Not matching into residency isn’t the end of your medical career. Here’s what to do next.
After all the late-night study sessions, tough exams, and giving up your social life, med students want to know it wasn’t all for nothing. That’s why not matching into your top choice for residency can feel like the end of your career before it even began. And in some cases, you may not match at all!
Don’t give up—there’s still hope. Let’s look at some things you can do to continue advancing your education and achieving your dreams of becoming a physician.
Take Advantage of the Break
Not matching into residency is a critical turning point in your career. Use this time to get specific about your goals for a medical career. Sort out your finances, catch up on sleep, and take care of yourself. With a clear mind and fresh perspective, you’ll be better able to figure out your next steps.
This is also the time to ask yourself what you really want and why. Tap into yourself and dig deep. What are your reasons for becoming a doctor? What does it mean to you? Make 100% sure that you genuinely want to continue along this path, and if you do, continue to give it your all!
Participate in SOAP
If you didn’t match into the program of your choice (or didn’t match at all), the next best step is to apply to a program through the Supplemental Offer and Acceptance Program (SOAP) that can connect you with leftover residency programs. You can access a list of programs to apply for and select those you’re interested in.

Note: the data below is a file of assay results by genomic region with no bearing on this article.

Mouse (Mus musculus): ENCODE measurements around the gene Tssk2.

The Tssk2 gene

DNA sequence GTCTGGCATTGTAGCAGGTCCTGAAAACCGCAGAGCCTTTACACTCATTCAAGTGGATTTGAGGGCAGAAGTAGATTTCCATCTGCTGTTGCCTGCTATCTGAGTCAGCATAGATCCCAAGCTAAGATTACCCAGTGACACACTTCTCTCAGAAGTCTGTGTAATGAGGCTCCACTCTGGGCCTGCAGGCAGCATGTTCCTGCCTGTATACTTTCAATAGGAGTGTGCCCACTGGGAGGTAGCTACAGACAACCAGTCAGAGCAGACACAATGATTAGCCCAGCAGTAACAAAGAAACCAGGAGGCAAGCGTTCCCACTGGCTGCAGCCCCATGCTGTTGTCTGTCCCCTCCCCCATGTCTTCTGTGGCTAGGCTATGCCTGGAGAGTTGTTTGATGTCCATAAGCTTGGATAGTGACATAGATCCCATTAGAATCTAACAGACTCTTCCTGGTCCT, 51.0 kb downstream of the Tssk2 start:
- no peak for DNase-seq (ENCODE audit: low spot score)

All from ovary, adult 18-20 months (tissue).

Tap Into Your Network
Ideally, you’ll have built a network of senior residents, physicians, or fellows that may be able to make a phone call or ask around on your behalf. Use your existing network to help you discover other opportunities to keep moving forward.
And think back, you never know if that one person you met years ago might be the one to help out. Opportunities can come from anyone, anywhere.
Take the USMLE Step 3 Exam
Passing the U.S. Medical Licensing Exam can give you a competitive edge over other applicants in the next round. Residents who are ready to start their intern year must pass the exam, so proving you can pass it before you need to can make you appear favorable to program directors.
Seek the Guidance of a Mentor
When med students don’t match, it’s common to shy away from family and friends and lose touch with your school. Many students feel embarrassed that all their hard work didn’t pay off, and they don’t want the stress of saving face.
But you should actually do the opposite—surround yourself with support from your loved ones. Keep in touch with the dean and others at your med school to see if they can offer guidance. They may be able to help you find a research project or connect you with a mentor in your field.
Keep Your Clinical Skills Current
If you didn’t match into a program, and it’s your goal to enter a program one day, it’s important to keep your clinical skills fresh. OnlineMedEd’s Case X presents you with real-world patient vignettes and can help keep your skills current and stay prepared for when you do match.
You can also find a job in a clinical setting where you can stay within the medical field. Some states, like Missouri, allow unmatched med school grads to serve as assistant physicians in needed areas. The experience and connections may allow you to match into a program later.
Keep your head up, and don’t panic. Your medical career is still within your reach.